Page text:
Creating a tie-in comic for an ongoing live-action TV property must, I imagine, be something like unicycling on a tightrope while juggling. You’re effectively translating at the same time as telling a story, taking characters performed by actors and rendering their much-scrutinized verbal quirks and physical mannerisms as illustrations and word balloons. You have to understand the storytelling conventions of the source material well enough to evoke them, but pace your narrative for 24-page monthly comics instead of 40-odd minutes of weekly television; your story must be interesting enough to entice fans who may or may not be into comics as a medium, but its consequences have to fit within a predetermined status quo.
Keeping all those constraints in mind, with the launch of their new Doctor Who: The Twelfth Doctor ongoing, Robbie Morrison (2000 AD, Nikolai Dante, The Authority) and Dave Taylor (Force Works, Batman, Judge Dredd) had an additional challenge: creating a tie in for a television character before he’d made his screen debut. So if their blindfolded juggling tightrope unicycle act has started off a little wobbly, we can applaud them for not falling right off the rope.
Wisely, for their opening story Morrison and Taylor adhere to the classic formula good for all Doctors and companions: the TARDIS lands somewhere unexpected and there’s a mystery to be solved, but not before a few extras meet gruesome deaths. A 25th century terraforming project, interplanetary politics, and Gallifreyan technology gone awry: it’s an intriguing set-up, and a visually rich setting. Taylor goes to town – so to speak – on a verdant jungle populated by two-headed birds and colorful skunk-monkeys. The speaking cast are also a wild bunch, made up of all of aliens ranging from the near-human with added wobbly bits to fish-people in environment suits. One major advantage of Doctor Who in comic form is that the artist’s imagination isn’t limited by the BBC budget – on TV Who the completely ordinary-looking humans of the future have a surprising predilection for 19th and 20th century retro, but that’s not the case here.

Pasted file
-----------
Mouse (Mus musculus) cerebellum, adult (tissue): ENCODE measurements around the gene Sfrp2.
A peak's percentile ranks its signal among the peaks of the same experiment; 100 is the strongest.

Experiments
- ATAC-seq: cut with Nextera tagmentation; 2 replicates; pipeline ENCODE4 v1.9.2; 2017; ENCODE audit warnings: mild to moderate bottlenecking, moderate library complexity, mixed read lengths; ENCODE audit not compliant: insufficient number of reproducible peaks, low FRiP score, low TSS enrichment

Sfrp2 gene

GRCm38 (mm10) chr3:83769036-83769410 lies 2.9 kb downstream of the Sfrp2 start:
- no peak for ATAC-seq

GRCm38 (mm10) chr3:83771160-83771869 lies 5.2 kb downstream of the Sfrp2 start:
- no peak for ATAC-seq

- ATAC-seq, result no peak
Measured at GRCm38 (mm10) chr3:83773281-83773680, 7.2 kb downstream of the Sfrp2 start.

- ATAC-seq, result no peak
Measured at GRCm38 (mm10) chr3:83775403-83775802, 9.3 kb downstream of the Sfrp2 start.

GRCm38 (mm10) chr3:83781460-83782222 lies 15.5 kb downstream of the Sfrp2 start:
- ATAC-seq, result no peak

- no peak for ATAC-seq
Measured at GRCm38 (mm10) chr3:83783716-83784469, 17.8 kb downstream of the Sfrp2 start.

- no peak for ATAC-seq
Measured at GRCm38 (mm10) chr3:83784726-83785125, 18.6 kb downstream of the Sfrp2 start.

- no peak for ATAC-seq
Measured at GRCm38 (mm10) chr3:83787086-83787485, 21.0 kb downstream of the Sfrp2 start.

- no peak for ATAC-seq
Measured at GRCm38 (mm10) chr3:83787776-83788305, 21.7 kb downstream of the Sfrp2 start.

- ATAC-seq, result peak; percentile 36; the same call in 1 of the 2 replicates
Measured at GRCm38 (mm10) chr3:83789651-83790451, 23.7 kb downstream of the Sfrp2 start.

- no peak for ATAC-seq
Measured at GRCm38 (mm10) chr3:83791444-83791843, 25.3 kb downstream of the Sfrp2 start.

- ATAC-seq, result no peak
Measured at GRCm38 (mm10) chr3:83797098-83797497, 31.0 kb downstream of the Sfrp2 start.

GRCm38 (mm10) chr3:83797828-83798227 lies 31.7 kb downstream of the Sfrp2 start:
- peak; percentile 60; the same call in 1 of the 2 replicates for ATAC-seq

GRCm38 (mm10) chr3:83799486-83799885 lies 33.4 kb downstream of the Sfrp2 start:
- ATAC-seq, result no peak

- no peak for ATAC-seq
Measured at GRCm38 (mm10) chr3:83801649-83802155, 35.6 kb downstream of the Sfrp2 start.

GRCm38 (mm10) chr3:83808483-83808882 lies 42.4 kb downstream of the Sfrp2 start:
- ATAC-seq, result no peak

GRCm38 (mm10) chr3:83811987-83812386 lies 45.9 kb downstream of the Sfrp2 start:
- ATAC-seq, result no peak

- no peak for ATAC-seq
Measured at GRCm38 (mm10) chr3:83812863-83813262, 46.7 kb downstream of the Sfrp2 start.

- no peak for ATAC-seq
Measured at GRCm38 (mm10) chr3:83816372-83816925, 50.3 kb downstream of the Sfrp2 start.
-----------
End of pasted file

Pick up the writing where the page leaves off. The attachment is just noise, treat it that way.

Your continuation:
On the flip side, Taylor occasionally struggles with the main cast itself. As sometimes happens with characters drawn from reference, the Twelfth Doctor’s face is incongruously well-defined compared to everyone else’s, whereas Clara’s is strangely mushy. It doesn’t help that she spends the entire issue in a bizarrely tight snowsuit instead of one of her trademark collared shirt and floaty skirt ensembles. The snowsuit makes sense for the plot, but what’s with the shoulder pads? And how does she get it down over her hips to pee?
Although there are a few references to Clara’s job and her thing for Danny, for the most part she plays the default companion role of asking questions and getting into trouble. It’s not always a great fit – out of all of the Doctor’s friends, Clara seems one of the least likely to brazenly pick a fight with a pack of “skunkies”, no matter whether they’ve taken her hat – but for the first part of a multi-issue arc it works fine. Without Capaldi’s trademark silences, Twelve seems a bit more like Ten having a bad day. It’s true that they’re the same man, but this made more sense after I found out that Morrison’s other title for Titan is Doctor Who: The Tenth Doctor. Even if it doesn’t work perfectly here, I’m sure it’ll improve as we get into issues scripted after the creative team have a few episodes under their belts.
Altogether, a solid start under difficult conditions. Do I plan on picking up the next issue? Well, I’m not sure, but I’m certainly curious enough to check in on the complete story arc – not to mention The Tenth Doctor.